It’s that time again. My room is barren, and most of my possessions have been whittled down into what fits inside my backpack. In a few hours, I’m flying to a completely new country, and hitting the road again for more than a month. It’s always sad to leave a place that’s become a home, but now it’s time: I find myself researching hostels and daydreaming about waking up in new cities, baffling and unknown cities, cities just waiting to be discovered – and know this is right. Time for the next adventure!
It took a while to decide between visiting southern Laos or visiting Cambodia once I leave Luang Prabang, but I finally decided on the latter – the draw towards Angkor Wat was too big to ignore. After travelling through Cambodia to Phnom Penh, I’m heading to Vietnam for three weeks…but not alone. My best friend Honore is coming with! I cannot WAIT. We’ll start in Ho Chi Minh City and then head all the way up to Hanoi, and I’m going to try and get into the further removed tribal regions in the northwest once she leaves me (boooooo) to go back to work.
But then, after Vietnam, it gets a bit…crazy. But what else could I expect, after the way this past year has already gone?
From Vietnam, I’m flying to Dublin, to attend TBEX and visit one of my best friends from Seoul. I’ll be in Ireland for a week, enjoying the autumn weather and all that Guinness, and then…and then…AND THEN!!
I’m moving to Melbourne!!
My application for the work visa went through, so I’m all set to fly to Australia and make a new home in a new country. I am OBSCENELY excited. There’s still a part of me debating between Melbourne and Tasmania (have I mentioned how I love farms?), but my heart is craving the adventure of being in a big city, with creativity swirling, the chance to go to slam poetry nights and bellydance classes, to walk past buildings heavy with street art, and maybe even to live in a big house with crazy roommates. Who knows? And on the way over from Ireland to Australia, I’ve got a long layover in Abu Dhabi. The adventures are building.
Also, I never really cared about frequent flyer miles before, but after using the miles I had from a promotion to find a ticket making this insane upcoming world trip possible…I’m officially a believer.
What I’ll miss
Some days, I still can’t believe my luck that I found this summer job in Luang Prabang. It gave me a home, a schedule, a bit of savings, and a group of seriously kickass people around me. 3 months was the perfect amount of time to get to know this city, and though I am ready to move on and explore new places, there are a few things I’ll miss.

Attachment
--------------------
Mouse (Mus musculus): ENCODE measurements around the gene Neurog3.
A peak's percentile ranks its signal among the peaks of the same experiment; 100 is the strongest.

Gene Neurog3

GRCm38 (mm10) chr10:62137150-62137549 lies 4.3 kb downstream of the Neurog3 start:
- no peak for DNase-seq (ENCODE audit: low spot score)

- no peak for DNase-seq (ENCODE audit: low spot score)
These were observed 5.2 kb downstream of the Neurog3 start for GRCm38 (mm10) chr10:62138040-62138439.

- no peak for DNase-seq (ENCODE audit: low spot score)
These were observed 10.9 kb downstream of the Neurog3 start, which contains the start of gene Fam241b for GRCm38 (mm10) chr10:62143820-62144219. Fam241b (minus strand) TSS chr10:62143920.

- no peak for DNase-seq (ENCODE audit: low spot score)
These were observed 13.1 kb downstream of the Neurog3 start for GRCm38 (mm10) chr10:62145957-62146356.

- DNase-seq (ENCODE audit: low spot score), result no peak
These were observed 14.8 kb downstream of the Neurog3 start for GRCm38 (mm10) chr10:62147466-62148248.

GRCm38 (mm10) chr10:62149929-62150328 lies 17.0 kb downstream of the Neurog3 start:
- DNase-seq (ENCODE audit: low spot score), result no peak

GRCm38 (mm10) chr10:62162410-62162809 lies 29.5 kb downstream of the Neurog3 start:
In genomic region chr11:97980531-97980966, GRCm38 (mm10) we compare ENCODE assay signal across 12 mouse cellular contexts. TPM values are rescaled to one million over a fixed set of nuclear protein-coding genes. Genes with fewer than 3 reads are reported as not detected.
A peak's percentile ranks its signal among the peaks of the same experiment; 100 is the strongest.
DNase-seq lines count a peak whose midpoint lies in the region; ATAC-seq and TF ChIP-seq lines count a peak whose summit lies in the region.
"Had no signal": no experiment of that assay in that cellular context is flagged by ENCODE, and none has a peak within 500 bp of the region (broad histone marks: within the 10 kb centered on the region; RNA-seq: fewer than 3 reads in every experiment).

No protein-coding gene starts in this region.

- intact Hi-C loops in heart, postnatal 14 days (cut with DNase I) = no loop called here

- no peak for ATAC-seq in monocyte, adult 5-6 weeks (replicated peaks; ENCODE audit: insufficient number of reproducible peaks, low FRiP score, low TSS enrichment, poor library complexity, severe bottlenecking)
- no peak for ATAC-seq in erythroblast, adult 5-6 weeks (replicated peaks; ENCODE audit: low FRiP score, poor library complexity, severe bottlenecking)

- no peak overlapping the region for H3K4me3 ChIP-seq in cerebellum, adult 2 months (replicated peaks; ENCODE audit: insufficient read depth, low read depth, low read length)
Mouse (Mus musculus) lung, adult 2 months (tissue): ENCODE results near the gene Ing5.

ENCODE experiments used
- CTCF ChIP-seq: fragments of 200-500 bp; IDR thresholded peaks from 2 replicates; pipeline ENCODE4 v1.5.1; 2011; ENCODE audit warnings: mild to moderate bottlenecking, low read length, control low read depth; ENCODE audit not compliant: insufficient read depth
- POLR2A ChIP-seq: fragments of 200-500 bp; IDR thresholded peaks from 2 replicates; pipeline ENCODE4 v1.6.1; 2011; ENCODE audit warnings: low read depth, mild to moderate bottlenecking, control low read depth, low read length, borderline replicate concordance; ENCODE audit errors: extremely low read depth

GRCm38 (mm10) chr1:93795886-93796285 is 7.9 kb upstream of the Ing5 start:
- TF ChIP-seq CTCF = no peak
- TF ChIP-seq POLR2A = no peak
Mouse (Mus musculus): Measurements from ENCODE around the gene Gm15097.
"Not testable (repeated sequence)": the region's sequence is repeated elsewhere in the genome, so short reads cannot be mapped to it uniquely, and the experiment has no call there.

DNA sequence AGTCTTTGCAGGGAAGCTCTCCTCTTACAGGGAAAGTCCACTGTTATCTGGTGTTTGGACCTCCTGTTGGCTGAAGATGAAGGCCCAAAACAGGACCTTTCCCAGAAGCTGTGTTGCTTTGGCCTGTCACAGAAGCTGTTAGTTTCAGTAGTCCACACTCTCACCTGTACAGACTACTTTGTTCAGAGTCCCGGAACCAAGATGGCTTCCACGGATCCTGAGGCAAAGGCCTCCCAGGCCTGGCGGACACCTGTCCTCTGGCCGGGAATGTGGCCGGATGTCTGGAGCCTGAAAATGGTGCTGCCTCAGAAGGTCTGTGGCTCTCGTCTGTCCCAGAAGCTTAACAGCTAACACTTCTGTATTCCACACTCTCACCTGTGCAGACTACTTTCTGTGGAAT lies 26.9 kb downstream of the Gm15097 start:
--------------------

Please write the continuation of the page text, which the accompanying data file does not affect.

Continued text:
The beauty is one. Seriously, I could never get tired of looking at this town. Walking along the riverbanks, looking out at the villages along the shores, old French colonial roofs peeking out from behind that jungle foliage of bamboo, teak, banana, coconut, and mango trees…there’s such magic here, in this memory of Indochina. Luang Prabang is, without a doubt, the prettiest place I’ve ever lived.
I’ll miss the sound of temple drums at 4 every day, and waking up to gamelan music coming through my windows from the nearby temple on Buddha days. I’ll miss how easy it is to get into the rural villages, to ride down dirt roads past rice fields to check out pottery workhops or see dudes on elephants just amblin’ down the street. I’ll even miss how small this town is, how often you run into friends on the street, and going to bars and restaurants and seeing people you know.
But most of all – of course, always, it’s the one element that really makes or breaks a place – I’ll miss the people (…and my office cats). Lao and American and French and Irish and a smattering of other nationalities, there’s a strange international family here in Luang Prabang. A friend asked me last night if I was sad to leave; I said, ‘Not to leave here, but to leave you.’ I’m thankful for the people I’ve met here, and the crazy adventures we’ve shared (long nights of Lao line dancing included), but I know that my next home is just a month away. Who knows what that adventure will hold?
So now, to the airport. It’s that time again.
Peace out, Laos, and kop chai deu.
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